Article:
We’re writers and marketers, we know about the internet. We know that you want to get in some good backlinks, we know if you are actually talented when it comes to SEO, and we know when your writing skills are subpar. We aren’t dumb, we know the motivation behind your content is completely selfish, but so is our reason for accepting it—we like free content. So be honest and don’t bother trying to butter anyone up too obviously.

A Good Cold Email

That being said, I will judge you on your initial email, and it greatly affects my reply. If you frequently send out cold emails to businesses or individuals, I would suggest trying something like this:

Hi ________,

I’m a *insert writing profession* and came across your blog through *insert where you found them*. I thought that your post *insert interesting post name related to what you want to write for them* was very *insert an adjective or two of your choice*.

I am writing to ask if you accept guest post, and if so, what your guidelines might be. I have attached some writing samples in order to give you an overview of the topics I have covered in the past and my writing style.

I thought that a post about one of the following topics would be both a fit for your blog and beneficial to your readers:

*insert topic 1
*insert topic 2

If you have any questions, please don’t hesitate to ask. I look forward to hearing from you.

*insert name (example: Johnny Awesomesauce)

Are Cold Emails Bad?

No. They aren’t bad. Although most businesses will be savvy to the fact that you are only contacting them to either get your name in print or promote a client, we appreciate when you at least make a good effort to be polite, clear, and thorough.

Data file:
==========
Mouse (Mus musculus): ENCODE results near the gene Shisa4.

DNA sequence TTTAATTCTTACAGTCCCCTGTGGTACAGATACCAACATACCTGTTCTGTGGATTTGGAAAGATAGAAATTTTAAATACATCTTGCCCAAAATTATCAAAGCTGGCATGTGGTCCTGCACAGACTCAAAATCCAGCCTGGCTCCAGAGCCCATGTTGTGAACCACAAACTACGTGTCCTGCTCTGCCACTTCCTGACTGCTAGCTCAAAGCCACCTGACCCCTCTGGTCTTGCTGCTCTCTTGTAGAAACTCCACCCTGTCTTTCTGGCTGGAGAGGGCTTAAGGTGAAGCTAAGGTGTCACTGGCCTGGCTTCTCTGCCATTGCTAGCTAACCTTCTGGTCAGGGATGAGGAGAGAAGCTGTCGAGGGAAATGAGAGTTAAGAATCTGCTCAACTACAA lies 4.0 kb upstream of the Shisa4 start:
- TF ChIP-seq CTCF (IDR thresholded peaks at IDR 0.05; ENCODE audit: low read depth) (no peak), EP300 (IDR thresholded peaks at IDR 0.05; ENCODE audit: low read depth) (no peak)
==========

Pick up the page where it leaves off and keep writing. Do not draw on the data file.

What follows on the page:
Sometimes you may not get a response at all, other times you may get a short and direct “No.” But once in awhile, you’ll come across someone who wants to give you a shot and who, even if they do say no, will tell you why. I try to be that person as often as I can because as a writer I know that we are expected to accept rejection without an explanation, and it can be very tiring.

So if you’re trying to break into the writing profession by sending out a few cold emails, good on you. Take note of the tips in this post and understand that no matter how good you are, you are going to hear the word “no” often. But sometimes, you’ll get a “yes”, and when you see your post go live to thousands of readers, it’ll all be worth it.

Do you send out cold emails? Do you look for guest posting opportunities often?

I post funny things on Facebook sometimes, so if you like funny things, pay my page a visit. If you do not like funny things, just avoid it.


How to Make a Professional Portfolio Without Work Experience

How to Make a Professional Portfolio Without Work ExperienceWe are all aware of the vicious circle that new grads and professionals face—employers want you to have work experience before they will hire you, but you can’t get a job without having experience in your chosen industry.

So, how are you supposed to get work as a writer if you can’t get experience anywhere?

It’s time to use one of those writerly tools that you have hidden away in your back pocket—your creativity. If you can’t find work to put in your portfolio, you’re just going to have to make some for yourself. Because the writing industry is booming with non-fiction postings right now, I’ll focus on how to build your portfolio as an online content creator.